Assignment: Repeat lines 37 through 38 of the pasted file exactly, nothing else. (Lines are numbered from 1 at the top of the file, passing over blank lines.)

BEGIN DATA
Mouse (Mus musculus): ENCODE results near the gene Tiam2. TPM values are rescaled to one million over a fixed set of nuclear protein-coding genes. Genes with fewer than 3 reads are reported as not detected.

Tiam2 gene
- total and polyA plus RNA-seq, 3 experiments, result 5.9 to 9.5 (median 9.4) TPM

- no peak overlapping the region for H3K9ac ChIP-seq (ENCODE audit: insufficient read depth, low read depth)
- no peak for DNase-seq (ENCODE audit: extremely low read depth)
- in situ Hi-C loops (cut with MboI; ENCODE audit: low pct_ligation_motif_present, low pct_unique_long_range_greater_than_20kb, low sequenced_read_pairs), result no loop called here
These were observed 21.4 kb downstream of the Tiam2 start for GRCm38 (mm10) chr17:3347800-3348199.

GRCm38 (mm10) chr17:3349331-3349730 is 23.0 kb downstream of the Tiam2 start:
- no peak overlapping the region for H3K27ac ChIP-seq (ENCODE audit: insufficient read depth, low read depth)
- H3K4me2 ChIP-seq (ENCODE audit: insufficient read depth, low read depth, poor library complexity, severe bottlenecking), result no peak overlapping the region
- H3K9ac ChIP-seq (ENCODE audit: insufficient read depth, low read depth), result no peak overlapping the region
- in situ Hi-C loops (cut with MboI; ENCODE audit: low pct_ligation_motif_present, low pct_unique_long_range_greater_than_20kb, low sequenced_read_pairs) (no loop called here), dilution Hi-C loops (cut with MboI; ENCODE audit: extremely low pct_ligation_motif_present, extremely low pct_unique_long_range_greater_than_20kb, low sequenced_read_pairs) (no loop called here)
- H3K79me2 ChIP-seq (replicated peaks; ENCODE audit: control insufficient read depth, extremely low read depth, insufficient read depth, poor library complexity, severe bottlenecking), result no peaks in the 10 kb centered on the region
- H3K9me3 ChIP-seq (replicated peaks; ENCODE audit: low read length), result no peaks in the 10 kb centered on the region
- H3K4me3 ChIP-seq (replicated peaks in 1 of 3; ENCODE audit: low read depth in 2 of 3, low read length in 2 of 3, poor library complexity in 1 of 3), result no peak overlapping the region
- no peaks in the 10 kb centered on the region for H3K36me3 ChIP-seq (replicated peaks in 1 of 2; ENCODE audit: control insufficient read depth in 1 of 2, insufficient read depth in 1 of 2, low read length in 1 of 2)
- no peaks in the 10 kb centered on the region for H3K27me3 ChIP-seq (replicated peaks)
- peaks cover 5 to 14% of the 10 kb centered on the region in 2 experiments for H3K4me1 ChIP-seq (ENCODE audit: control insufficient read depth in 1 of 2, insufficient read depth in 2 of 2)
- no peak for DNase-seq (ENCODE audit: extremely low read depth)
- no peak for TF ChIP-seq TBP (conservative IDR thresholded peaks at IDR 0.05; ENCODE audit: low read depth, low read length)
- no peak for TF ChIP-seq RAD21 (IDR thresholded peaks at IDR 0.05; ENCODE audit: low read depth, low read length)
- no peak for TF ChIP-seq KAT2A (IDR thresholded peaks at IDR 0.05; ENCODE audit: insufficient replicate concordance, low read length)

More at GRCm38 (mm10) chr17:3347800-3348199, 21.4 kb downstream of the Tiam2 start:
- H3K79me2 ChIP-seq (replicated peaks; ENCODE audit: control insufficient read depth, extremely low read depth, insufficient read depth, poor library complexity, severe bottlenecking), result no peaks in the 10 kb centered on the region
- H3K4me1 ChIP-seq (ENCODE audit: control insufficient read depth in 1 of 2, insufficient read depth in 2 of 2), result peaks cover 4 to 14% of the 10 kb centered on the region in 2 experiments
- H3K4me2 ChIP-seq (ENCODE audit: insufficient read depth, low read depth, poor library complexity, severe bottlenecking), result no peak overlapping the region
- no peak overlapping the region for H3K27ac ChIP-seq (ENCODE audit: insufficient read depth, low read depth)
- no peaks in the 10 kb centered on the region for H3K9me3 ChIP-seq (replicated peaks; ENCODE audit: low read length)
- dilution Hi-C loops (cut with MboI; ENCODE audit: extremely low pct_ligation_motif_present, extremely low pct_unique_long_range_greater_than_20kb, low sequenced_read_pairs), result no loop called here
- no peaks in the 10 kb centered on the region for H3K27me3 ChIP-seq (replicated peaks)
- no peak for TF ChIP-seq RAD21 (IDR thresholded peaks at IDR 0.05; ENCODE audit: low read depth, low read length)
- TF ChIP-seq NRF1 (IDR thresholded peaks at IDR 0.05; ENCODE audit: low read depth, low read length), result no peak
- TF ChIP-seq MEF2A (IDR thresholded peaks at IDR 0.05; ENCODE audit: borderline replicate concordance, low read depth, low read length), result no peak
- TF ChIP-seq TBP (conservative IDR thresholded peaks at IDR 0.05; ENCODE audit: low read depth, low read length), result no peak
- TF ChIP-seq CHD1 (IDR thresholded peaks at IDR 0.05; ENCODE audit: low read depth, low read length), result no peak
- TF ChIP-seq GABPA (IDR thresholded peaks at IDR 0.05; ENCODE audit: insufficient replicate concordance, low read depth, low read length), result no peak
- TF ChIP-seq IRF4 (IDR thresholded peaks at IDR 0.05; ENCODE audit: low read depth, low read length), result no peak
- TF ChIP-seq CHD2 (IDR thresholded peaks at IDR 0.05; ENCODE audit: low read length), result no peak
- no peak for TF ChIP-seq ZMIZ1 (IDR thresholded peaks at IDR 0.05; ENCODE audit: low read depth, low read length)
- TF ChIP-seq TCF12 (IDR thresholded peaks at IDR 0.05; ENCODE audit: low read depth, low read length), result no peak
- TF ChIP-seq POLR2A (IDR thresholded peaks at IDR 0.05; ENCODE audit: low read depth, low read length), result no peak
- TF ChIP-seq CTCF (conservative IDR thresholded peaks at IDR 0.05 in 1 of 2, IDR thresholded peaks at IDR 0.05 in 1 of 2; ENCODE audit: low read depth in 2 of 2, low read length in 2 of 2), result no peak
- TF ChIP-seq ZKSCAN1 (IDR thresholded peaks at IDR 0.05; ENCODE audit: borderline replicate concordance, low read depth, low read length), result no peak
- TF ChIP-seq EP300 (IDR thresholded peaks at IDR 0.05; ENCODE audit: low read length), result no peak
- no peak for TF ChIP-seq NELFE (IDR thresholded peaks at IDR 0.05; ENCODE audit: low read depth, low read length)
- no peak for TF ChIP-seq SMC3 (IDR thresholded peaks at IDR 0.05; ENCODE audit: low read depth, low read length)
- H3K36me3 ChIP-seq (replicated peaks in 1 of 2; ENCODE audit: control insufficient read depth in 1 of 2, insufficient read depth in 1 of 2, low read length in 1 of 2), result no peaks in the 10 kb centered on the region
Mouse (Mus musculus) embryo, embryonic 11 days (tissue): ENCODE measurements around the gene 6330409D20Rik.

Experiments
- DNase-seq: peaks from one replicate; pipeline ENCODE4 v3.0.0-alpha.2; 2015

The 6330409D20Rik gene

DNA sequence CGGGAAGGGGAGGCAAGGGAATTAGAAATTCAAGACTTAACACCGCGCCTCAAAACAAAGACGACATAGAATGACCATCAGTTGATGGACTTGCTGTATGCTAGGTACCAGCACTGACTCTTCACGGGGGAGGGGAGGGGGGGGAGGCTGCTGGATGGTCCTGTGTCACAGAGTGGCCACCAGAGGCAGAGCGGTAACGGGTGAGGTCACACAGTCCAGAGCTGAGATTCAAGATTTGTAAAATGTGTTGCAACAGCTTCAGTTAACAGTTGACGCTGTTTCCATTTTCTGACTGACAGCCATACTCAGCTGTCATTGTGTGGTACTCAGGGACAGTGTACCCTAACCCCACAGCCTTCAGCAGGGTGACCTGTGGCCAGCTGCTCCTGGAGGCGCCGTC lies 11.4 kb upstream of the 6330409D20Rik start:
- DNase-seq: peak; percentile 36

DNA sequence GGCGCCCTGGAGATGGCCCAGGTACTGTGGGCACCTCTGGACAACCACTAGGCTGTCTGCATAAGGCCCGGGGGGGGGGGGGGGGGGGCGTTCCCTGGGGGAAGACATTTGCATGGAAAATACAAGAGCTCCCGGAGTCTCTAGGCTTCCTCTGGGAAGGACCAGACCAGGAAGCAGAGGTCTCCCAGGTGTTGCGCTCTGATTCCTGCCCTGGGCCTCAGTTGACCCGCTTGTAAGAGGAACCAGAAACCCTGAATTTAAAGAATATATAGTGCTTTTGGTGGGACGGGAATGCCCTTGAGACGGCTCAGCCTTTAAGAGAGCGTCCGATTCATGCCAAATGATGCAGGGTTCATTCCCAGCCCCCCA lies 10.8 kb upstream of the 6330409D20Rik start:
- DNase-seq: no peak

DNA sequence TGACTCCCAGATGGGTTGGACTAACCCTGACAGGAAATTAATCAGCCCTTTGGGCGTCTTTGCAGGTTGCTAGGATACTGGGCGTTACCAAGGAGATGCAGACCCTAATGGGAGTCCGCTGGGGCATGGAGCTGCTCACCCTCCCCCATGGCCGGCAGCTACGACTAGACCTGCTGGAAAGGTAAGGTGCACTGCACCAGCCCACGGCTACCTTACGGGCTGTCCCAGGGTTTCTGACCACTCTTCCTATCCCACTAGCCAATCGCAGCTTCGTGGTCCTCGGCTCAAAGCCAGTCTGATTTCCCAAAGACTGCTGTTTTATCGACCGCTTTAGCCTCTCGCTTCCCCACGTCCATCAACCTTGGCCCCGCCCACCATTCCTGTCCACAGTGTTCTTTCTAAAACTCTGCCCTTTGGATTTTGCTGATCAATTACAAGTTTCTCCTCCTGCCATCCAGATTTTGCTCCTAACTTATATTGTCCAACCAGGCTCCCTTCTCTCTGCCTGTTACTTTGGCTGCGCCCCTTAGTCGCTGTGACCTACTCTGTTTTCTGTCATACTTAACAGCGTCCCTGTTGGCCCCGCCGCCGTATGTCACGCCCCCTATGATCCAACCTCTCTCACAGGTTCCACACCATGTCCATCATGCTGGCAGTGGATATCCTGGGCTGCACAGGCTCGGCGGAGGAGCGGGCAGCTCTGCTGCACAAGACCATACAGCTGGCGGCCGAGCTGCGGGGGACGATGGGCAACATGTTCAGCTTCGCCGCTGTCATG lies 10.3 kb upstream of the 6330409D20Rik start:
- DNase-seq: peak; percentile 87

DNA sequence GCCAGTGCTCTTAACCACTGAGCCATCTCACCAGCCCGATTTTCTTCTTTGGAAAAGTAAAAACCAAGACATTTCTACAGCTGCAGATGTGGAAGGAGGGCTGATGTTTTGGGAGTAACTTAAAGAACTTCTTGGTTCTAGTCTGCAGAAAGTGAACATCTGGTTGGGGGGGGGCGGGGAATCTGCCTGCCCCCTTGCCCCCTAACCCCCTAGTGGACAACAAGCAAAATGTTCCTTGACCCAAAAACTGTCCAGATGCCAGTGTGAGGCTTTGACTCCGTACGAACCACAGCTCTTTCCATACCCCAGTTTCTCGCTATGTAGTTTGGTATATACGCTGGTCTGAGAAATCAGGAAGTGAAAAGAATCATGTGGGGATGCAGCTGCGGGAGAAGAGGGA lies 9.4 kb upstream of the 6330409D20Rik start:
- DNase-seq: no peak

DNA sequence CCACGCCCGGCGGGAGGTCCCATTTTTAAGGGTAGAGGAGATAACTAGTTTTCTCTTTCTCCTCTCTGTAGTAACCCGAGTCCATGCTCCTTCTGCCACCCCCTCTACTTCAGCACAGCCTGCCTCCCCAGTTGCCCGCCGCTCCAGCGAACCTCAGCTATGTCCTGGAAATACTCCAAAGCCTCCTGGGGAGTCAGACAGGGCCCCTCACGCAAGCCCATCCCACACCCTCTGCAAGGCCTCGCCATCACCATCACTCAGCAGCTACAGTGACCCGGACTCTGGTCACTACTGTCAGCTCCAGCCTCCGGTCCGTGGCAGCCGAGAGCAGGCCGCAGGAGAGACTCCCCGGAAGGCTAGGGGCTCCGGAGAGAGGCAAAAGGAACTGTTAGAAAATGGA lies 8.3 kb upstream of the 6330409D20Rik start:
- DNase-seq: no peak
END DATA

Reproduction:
- TF ChIP-seq IRF4 (IDR thresholded peaks at IDR 0.05; ENCODE audit: low read depth, low read length), result no peak
- TF ChIP-seq CHD2 (IDR thresholded peaks at IDR 0.05; ENCODE audit: low read length), result no peak